“We believe those fuels have massive potential to be the fuel of choice in the future while also providing emission reduction,” she said. “This is kind of an abandonment of that approach.”
Illinois corn and, to a lesser extent, soybean growers could see a reduction in farm income if the EPA’s proposal is adopted. Rural communities could suffer economically in turn, Lurkins noted.
“One of the things we are talking about is that there are nearly 11 million acres of corn grown each year in the Midwest. We feel (the proposal) is really jeopardizing the market for both corn and soy,” said Lurkins.
Illinois Corn leads petition charge
The ruling would also impact ethanol production, costing the agriculture industry an estimated one-billion bushels of corn from 2022-2032, according to the ICGA. In addition, the regulations could significantly raise the price of eternal combustion engines after 2032. Moreover, ICGA contends that infrastructure is simply not present to support an electric car fleet of this volume.
Calling the EPA’s proposal “unprecedented,” Illinois Corn joined five other state corn associations and other ethanol interest groups in a petition challenging the EPA’s greenhouse gas (GHG) tailpipe emissions rule for cars and trucks. The petition asked the U.S. Court of Appeals for the D.C. Circuit to set aside EPA’s final GHG standards for passenger cars and light trucks.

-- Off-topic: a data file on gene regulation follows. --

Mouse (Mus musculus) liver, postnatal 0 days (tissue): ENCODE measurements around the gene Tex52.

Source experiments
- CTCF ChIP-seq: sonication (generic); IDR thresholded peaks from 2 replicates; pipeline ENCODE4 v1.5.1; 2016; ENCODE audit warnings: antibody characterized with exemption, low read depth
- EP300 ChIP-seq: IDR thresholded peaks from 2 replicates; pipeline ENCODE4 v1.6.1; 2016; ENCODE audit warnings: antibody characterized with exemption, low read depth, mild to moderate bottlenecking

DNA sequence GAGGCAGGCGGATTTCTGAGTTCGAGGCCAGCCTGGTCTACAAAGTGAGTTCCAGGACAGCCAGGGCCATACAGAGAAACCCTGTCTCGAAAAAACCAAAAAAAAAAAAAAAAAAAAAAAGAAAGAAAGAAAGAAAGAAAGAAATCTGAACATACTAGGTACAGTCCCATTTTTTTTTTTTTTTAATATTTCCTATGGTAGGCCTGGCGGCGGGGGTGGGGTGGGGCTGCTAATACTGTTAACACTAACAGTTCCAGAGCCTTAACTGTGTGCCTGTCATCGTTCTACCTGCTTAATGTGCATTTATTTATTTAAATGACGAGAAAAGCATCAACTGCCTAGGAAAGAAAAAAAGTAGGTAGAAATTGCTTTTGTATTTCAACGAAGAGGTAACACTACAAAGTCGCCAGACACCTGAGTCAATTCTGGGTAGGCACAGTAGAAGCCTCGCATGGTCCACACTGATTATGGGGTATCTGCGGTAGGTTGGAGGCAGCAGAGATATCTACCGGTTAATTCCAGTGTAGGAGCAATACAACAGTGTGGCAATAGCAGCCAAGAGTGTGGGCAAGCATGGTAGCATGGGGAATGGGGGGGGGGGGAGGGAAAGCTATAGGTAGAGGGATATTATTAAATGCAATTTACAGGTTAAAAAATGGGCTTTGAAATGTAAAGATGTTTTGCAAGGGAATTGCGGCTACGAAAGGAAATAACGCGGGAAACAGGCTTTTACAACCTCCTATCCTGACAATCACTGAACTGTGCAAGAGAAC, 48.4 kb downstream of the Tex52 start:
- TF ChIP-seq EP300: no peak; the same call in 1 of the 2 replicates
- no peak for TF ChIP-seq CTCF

According to ICGA past president and farmer Martin Marr, of New Berlin, corn farmers support actions to reduce GHG emissions. However, they are opposed to regulatory actions attempting to mandate a single technology solution to reduce emissions. ICGA maintains the regulations could significantly raise the price of eternal combustion engines after 2032, and the United States’ electric infrastructure is not present to support an electric car fleet of this kind.
“Any assumption that corn farmers who work hand in hand with the earth and are addressing changing weather patterns every day are not supportive of policies to address cleaner air and water is off base. Corn farmers are so committed to these goals that we want to be allowed to be a part of the solution. Policies that choose who can contribute solutions and who cannot are detrimental to the overall goal,” said Marr, in an Illinois Corn news release.
For these reasons, Illinois Corn urged the EPA to give Congress the opportunity to settle the decision on which way the country should go regarding vehicle standards, rather than “overreaching its authority” and “deciding for consumers” the future of the market.
Farm Bureau: EPA should tap brakes on plan